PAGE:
The conversation had been brisk and lively. We’d laughed, puzzled and provoked each other in our discussion. The leader glances at his watch, and bursts out:
“Oh Goodness, look at the time – just before we pray, how are we going to apply all this?”
I’ve already posted about my hatred of “The Big Bang” at the end of Home groups – when we disconnect what we have heard God say from how we pray to him. But the scene above is just as common in many groups and is just as damaging. (And yes – I was guilty of this for years, and am only just learning to repent of it!)
The problem is that we get so involved in understanding and pinning down the big ideas in the passage, or the theology or the doctrine that’s contained in it, that we leave very little time to the application, so that it all happens in a rush at the end. Or to put it another way – it doesn’t happen at all!
And there are some who think that this is the right thing to do. If we get our theology right, it is argued, then we will automatically live it out. If we so know and understand the truths of the gospel deep down in our hearts, then the life we are to live will just flow out from us.
Love the theory – but doubt the psychology, practicality and truth of it.
Others may argue that Bible studies should be all application, in other words that every little piece of scripture needs to be applied in detail as you read it.
Again, love the idea – but would probably run a mile from a home group like that.
Head, hearts and hands
As usual, the answer lies in the Bible’s creative joining together of the two things, because in their pure form, the first leads to intellectual inaction; and the second to a scary “works religion”. The key is to understand how our head and our hearts and our hands relate to each other.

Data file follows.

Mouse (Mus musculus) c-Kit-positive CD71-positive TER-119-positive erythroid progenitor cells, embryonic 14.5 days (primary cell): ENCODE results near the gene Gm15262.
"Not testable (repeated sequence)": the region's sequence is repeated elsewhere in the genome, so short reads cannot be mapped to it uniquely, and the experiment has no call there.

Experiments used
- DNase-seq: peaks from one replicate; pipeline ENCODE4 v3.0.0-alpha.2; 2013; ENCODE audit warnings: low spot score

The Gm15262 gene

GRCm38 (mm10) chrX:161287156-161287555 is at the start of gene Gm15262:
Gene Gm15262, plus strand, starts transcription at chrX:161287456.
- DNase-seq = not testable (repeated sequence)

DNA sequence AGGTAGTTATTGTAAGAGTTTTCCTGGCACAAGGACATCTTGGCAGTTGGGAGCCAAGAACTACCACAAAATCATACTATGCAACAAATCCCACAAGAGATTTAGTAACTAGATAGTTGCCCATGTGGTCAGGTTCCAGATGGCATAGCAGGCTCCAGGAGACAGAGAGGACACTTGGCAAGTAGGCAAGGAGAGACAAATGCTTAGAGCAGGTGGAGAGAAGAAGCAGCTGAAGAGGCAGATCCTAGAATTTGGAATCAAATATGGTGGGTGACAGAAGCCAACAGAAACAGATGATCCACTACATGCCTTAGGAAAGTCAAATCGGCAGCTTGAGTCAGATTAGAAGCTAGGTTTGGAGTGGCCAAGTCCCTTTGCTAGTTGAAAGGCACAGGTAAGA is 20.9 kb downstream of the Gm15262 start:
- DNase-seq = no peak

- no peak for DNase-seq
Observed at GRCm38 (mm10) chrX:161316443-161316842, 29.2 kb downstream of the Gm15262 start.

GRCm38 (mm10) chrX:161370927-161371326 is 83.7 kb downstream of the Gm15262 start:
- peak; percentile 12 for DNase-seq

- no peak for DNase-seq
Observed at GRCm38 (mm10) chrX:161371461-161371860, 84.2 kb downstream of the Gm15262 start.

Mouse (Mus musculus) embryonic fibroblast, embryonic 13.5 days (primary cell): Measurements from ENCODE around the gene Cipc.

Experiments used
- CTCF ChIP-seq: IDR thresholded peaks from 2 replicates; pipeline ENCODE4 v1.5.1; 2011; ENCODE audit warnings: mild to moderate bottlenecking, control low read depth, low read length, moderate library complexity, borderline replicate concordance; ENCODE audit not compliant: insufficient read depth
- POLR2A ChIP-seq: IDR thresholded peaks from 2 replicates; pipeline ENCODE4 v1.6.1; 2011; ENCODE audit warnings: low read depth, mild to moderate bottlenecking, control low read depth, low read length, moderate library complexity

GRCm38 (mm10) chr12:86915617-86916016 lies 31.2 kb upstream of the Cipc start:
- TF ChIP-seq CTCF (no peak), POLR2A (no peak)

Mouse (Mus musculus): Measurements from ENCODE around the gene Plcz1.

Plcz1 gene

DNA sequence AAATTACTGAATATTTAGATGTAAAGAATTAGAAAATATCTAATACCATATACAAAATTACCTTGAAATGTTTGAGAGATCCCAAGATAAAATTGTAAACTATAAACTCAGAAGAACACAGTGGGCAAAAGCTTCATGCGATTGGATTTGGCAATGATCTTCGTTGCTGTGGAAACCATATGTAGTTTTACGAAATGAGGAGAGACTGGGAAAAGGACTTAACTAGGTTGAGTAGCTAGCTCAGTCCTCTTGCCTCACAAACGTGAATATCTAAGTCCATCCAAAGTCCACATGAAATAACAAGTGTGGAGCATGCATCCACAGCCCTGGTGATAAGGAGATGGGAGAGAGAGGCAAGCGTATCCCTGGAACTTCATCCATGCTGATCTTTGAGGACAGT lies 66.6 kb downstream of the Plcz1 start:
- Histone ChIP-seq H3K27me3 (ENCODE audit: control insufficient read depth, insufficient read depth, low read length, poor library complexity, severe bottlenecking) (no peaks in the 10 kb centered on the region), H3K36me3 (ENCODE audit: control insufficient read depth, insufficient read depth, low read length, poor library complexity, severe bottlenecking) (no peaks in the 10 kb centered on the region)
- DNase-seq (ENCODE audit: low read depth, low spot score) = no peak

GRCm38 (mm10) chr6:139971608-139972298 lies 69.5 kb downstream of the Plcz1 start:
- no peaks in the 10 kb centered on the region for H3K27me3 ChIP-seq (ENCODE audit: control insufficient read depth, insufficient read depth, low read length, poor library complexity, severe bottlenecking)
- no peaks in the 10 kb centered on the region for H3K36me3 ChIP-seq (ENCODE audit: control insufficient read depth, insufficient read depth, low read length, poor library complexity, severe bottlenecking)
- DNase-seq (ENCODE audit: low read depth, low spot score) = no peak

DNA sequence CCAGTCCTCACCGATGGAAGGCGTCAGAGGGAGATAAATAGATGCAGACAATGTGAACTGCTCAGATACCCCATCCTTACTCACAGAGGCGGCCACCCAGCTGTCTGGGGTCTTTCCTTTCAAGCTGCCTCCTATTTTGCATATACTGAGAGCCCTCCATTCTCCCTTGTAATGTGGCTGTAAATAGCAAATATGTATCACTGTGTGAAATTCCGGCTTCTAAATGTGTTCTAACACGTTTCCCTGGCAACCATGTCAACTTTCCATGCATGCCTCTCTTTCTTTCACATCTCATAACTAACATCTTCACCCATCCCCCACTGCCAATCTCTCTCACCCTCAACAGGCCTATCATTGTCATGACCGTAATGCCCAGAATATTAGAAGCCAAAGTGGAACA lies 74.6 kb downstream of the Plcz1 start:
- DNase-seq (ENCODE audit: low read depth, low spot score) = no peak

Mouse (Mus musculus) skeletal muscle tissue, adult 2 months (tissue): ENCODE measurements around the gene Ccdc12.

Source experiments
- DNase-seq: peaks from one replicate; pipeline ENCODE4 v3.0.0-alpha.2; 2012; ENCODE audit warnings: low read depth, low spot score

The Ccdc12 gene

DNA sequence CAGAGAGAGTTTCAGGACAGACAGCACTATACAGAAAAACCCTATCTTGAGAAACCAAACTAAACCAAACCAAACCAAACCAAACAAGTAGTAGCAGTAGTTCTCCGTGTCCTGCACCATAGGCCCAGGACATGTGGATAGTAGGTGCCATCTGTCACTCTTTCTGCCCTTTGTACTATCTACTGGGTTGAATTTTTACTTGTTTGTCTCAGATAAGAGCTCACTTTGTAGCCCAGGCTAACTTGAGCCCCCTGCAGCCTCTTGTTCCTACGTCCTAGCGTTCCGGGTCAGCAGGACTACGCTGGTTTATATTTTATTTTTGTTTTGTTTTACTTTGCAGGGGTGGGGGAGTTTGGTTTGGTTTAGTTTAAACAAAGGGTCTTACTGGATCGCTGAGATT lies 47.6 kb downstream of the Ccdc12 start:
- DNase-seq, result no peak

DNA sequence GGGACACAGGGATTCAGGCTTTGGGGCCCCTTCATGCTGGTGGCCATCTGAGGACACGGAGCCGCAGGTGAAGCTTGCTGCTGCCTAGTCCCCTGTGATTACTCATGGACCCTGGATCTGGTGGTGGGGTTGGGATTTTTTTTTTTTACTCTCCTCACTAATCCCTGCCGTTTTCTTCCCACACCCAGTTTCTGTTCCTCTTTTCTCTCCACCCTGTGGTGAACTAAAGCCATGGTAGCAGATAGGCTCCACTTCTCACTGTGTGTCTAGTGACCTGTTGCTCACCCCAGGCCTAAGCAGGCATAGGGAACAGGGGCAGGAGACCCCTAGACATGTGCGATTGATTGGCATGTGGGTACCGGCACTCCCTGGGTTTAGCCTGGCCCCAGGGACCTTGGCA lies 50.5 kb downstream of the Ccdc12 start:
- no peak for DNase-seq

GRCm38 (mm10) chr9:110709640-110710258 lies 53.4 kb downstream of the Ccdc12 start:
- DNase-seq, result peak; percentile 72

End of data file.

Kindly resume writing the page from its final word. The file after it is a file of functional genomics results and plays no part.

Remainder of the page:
In our culture, we are adept at splitting these three areas of our lives. We think one thing, feel and desire another, and do a third. I know that eating fatty bacon is a bad thing for my health and weight, I desire to be slim and “heart healthy” but, man, when the smell of bacon frying hits your nose in the morning, nothing but the pig will satisfy.
But in the Bible’s understanding, these things belong together. When we understand the amazing grace that saved a wretch like me, we want to reach out to other wretches with the message that has brought us new life and forgiveness, and so we see others in a different way – we treat everyone as our equals, because we know we are all sinners for whom Christ died. The message of the Gospel is not do this and live; but you live because of Christ, therefore do this. How we live as believers is intimately connected with our God-shaped understanding of the world and who we are; it is gospel-centred living. It springs from the Gospel message.
Or to put it a posh way ortho-praxy (right living) always comes from orth-doxy (right belief).
Or to put it a less posh way – thinking and doing are like a pair of socks*. One is useless without the other. It’s why Paul often wrote his letters in this way. A slab of amazing mind-bending theology up front (like Romans 1-11; or Ephesians 1-3), followed by a therefore, then or so (Ephesians 4:1; Romans 12:1), followed by loads of application. (Romans 12-14; Ephesians 3-6).
Back to the study
So, what this means is that we must never stop at studying theology – we must always take it on to application. Particularly as God also suggests that we will never properly understand the truth unless we start to live it out (see Philemon v 6). And that we will never live out our faith with joy if it becomes a gospel-less pattern of living (Colossians 2:22-23). And squeezing “a little bit of application” in at the end is never sufficient to do this.
The answer? You guessed it from the title. Apply as you go. When you have grasped a particular truth, pause to earth it in practical reality. Make it specific, and don’t move on until you’ve grabbed it.
More on how to apply in due course.
* Got this lovely idea from some children’s Bible studies I did with my kids called XTB. They’re great – check them out here